Theosis is far less well-known in most Protestant circles, although some, for instance, Quakers, have kept an traditional emphasis on Christ as the "Inner Light," and Pentecostals and Charismatics are particularly aware of the Indwelling of the Holy Spirit. Anglican C. S. Lewis believed strongly in deification in the traditional sense (some of his quotes are presented here), and John Wesley was strongly influenced by theotic thought from the Church Fathers.

Some points of clarification: deification does not mean that we will only have a divine nature, but that like Christ, we will be one, with God, both human and divine. It is not "future evolution," it is the consummation of present grace. It also does not mean that we become part of the essence of God, but rather our human nature, and our identities, are transformed and united with "the energies of God."

Thomas Aquinas described it like a poker being held in a fire. The poker becomes a fire, in that it takes every attribute of the fire. It burns, radiates heat and light, emits energy as it is transformed by the fire's energy. And yet, it though it has "become fire," it is unquestionably iron as well. 

What does this union with God look like? It can be as singular as Jesus enduring the Cross to pronounce forgiveness on all. It can be as inspiring as the transformation of Francis of Assisi into a person of such mercy and love that he has been called "alter Christus" (another Christ). However, more often it is the process at work in people yielding themselves to God so humbly that you would not think that there is anything unusual about them at all. Yet they have yielded their selves to the point where God fills them completely, and they always aware of being "one with God," the Ground of Being.

One who has united with God in this life can only continue to go deeper after death. Mary has received graces from God to preach around the world for almost twenty centuries, pouring out her love and prayers for this world, as Christ pours out his. And soon after her death, the hyperactive St. Terése of Lisieux began making the first of hundreds of reported appearances to minister to others. Perhaps this is part of becoming "gods with God by the grace of God!"

The Christian understanding of theosis is not trivial or pat. It's not a casual, New-Agey "Sure, I'm a god" idea that avoids the realities of profound humility and commitment. This transformation comes by choosing to be so empty that God can fill us totally. The ego gets lost, just as a wax form is lost when a jeweler pours molten gold to make a ring. It is a process which demands self-emptying, which most of us resist, and resistance makes the emptying too painful. In many of the references to theosis in the Bible, suffering and death are also mentioned. Christ died to demonstrate the complete selflessness of perfect love, and our union with him also involves death—the death of the ego and eventually the death of the body. Uniting ourselves to Christ changes us through love and humility. A willingness to "share his sufferings so as to share his glory" (Rom. 8:17) leads to a truly great glory, living in divine Presence. This is a gift beyond any and all possible merit, a gift of the most unspeakable grace.  Whenever I think about the divinization that God is calling us to, calling me to, I am filled with deep awe, amazement, and immense gratitude. I don't think anyone who can speak blithely about this understands it. I myself do not. All I know is that our God is good.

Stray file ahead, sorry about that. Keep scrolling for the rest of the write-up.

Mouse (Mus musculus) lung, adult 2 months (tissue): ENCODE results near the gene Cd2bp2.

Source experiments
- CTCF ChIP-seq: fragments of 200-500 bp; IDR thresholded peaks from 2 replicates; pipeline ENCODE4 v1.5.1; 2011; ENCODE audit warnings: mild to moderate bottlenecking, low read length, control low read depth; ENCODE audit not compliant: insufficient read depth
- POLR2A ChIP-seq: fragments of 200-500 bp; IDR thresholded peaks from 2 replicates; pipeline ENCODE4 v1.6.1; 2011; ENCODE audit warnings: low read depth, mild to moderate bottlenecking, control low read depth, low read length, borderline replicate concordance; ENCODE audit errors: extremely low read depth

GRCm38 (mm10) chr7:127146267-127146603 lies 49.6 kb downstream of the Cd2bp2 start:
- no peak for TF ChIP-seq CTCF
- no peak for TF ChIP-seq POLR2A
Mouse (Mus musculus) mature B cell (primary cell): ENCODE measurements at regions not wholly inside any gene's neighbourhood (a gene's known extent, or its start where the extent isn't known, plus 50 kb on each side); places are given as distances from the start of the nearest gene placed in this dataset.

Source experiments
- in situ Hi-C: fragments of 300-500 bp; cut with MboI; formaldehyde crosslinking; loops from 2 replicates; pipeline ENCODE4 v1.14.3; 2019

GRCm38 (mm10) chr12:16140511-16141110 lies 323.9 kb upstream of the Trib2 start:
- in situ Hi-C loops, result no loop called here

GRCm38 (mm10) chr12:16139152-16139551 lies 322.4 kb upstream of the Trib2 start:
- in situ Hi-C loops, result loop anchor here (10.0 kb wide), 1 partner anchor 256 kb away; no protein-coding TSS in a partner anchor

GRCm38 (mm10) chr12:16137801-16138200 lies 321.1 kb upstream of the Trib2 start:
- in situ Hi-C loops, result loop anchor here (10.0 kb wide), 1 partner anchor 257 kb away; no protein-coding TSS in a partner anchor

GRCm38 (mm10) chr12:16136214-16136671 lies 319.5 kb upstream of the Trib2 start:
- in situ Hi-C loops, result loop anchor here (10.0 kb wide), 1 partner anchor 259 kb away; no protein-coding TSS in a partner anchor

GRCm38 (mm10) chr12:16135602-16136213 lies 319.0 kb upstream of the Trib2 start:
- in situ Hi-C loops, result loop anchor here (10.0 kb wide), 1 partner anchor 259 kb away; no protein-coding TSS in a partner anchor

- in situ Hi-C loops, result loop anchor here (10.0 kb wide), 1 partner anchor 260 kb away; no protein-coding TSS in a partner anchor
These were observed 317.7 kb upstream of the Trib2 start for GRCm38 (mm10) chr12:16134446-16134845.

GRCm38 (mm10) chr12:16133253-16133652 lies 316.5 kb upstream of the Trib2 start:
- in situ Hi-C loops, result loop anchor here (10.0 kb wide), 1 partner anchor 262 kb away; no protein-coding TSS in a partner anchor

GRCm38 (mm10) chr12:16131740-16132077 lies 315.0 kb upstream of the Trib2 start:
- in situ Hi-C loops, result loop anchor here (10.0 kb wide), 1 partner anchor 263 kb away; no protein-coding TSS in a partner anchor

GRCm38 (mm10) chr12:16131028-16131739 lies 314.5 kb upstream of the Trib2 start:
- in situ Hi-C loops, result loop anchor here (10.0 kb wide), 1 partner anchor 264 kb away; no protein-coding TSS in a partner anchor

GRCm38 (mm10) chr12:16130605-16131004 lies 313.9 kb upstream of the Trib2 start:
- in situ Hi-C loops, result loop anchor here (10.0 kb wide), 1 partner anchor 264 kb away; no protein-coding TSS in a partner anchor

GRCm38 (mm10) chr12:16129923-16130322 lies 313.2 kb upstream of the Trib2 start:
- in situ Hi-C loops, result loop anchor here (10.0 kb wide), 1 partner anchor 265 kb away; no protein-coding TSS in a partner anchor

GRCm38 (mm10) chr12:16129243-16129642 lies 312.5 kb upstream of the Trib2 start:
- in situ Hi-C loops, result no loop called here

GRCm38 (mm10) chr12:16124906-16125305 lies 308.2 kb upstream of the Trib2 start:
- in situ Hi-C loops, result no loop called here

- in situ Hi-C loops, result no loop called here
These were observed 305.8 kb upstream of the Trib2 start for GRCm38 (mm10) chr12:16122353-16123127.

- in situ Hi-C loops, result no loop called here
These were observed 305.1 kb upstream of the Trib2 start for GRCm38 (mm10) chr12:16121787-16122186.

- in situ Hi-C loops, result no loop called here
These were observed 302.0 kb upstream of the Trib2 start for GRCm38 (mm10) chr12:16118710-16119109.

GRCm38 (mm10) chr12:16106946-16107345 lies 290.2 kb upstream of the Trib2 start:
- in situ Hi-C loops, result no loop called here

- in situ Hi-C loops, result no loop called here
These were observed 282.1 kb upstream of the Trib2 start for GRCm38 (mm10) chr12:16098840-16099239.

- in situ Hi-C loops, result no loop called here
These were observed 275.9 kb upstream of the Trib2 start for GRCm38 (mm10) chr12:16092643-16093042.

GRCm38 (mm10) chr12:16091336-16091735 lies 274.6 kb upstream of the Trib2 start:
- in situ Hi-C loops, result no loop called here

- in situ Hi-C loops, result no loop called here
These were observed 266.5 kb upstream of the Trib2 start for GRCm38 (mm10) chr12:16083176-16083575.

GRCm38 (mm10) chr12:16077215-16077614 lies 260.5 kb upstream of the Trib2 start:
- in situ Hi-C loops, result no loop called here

But far and away the most wonderful part of theosis is that it begins here! It starts today.

Theosis and Other Religions

In spite of my caution against the usually too-casual New Age conception of deification, I think the Churches have built unnecessary walls around this revelation. Most religions have a mystical tradition, and the heart of all mysticism is union with God—no matter by what name or concepts the Absolute is called. And that union with the Absolute is of course, theosis. I believe there is a largely unexplored potential for inter-religious cooperation and understanding at the deep, universal level of this quest for mystical union with the Absolute. In Hinduism, this transforming union is called in Self-realization or liberation; in Islam, it's fana; in Buddhism it's enlightenment, and in all traditions, it's awakening.

Many great teachers on the mystical path have seen the value of learning from the common strands in their own faith and other faiths; for instance, Thomas Merton, John Main, Laurence Freeman, and Bede Griffiths are but a few of many Catholic priests who have learned much from Eastern spirituality, and the Dalai Lama and Thich Nhat Hanh, the world's two most prominent Buddhist writers, frequently refer to the teachings of Jesus.

Maranatha! Our Lord Comes!

Links to other sites dealing with Theosis · Divinization · Deification

Many of these links treat theosis as an academic item of interest, rather than as the essence of the spiritual life. Some are also strident about why their interpretation of theosis is the "right" one. Still, there are diamonds here. . .

General

Protestant and Catholic Perspectives

  • Looking for His Appearing A massive study on divinization and parousia themes throughout the Bible from a Pentecostal(!) perspective, by J. Preston Eby. Unique study on how the completion of theosis within God's people fulfills "end-time" prophecies, as the ultimate manifestation and revelation of Christ. Divided into 48 online booklets, this is a goldmine of references with often brilliant insights. While this study is seriously marred by bigotry against traditional churches ("Babylon") and very amateurish writing, it is strikingly original, impassioned, and offers a wealth of insights available nowhere else.
  • Theosis in Chrysostom and Wesley: An Eastern Paradigm of Faith and Love Examination of the Methodist's founder's idea of theosis.
  • Grace and Divinization of Humanity A good Catholic page on theosis
  • Divinization Steven Kellmeyer's well-written presentation step-by-step from the Bible. Catholic apologetic view.

Orthodox Perspectives

"Non-Nicene" Perspectives